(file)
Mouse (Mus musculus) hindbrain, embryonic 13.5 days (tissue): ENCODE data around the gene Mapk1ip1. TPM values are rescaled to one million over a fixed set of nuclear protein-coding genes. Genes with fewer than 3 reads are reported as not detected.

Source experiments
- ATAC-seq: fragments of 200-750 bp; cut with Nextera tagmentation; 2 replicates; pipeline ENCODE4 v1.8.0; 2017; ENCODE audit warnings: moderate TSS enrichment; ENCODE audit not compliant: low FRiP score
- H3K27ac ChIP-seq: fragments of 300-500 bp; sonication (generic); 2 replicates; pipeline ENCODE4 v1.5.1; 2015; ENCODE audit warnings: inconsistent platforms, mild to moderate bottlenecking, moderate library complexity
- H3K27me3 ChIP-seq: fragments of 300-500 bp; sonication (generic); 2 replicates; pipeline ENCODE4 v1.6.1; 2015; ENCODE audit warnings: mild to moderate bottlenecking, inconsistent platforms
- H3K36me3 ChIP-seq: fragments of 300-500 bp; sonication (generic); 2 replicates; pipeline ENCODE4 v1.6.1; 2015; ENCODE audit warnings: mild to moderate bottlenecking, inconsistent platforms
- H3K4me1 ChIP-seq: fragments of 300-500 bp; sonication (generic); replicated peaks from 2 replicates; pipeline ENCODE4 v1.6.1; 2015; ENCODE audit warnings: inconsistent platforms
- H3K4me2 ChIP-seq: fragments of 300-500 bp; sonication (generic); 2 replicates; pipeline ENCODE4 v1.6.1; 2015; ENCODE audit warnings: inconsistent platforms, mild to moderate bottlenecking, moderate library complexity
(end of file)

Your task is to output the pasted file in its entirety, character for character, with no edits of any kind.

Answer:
Mouse (Mus musculus) hindbrain, embryonic 13.5 days (tissue): ENCODE data around the gene Mapk1ip1. TPM values are rescaled to one million over a fixed set of nuclear protein-coding genes. Genes with fewer than 3 reads are reported as not detected.

Source experiments
- ATAC-seq: fragments of 200-750 bp; cut with Nextera tagmentation; 2 replicates; pipeline ENCODE4 v1.8.0; 2017; ENCODE audit warnings: moderate TSS enrichment; ENCODE audit not compliant: low FRiP score
- H3K27ac ChIP-seq: fragments of 300-500 bp; sonication (generic); 2 replicates; pipeline ENCODE4 v1.5.1; 2015; ENCODE audit warnings: inconsistent platforms, mild to moderate bottlenecking, moderate library complexity
- H3K27me3 ChIP-seq: fragments of 300-500 bp; sonication (generic); 2 replicates; pipeline ENCODE4 v1.6.1; 2015; ENCODE audit warnings: mild to moderate bottlenecking, inconsistent platforms
- H3K36me3 ChIP-seq: fragments of 300-500 bp; sonication (generic); 2 replicates; pipeline ENCODE4 v1.6.1; 2015; ENCODE audit warnings: mild to moderate bottlenecking, inconsistent platforms
- H3K4me1 ChIP-seq: fragments of 300-500 bp; sonication (generic); replicated peaks from 2 replicates; pipeline ENCODE4 v1.6.1; 2015; ENCODE audit warnings: inconsistent platforms
- H3K4me2 ChIP-seq: fragments of 300-500 bp; sonication (generic); 2 replicates; pipeline ENCODE4 v1.6.1; 2015; ENCODE audit warnings: inconsistent platforms, mild to moderate bottlenecking, moderate library complexity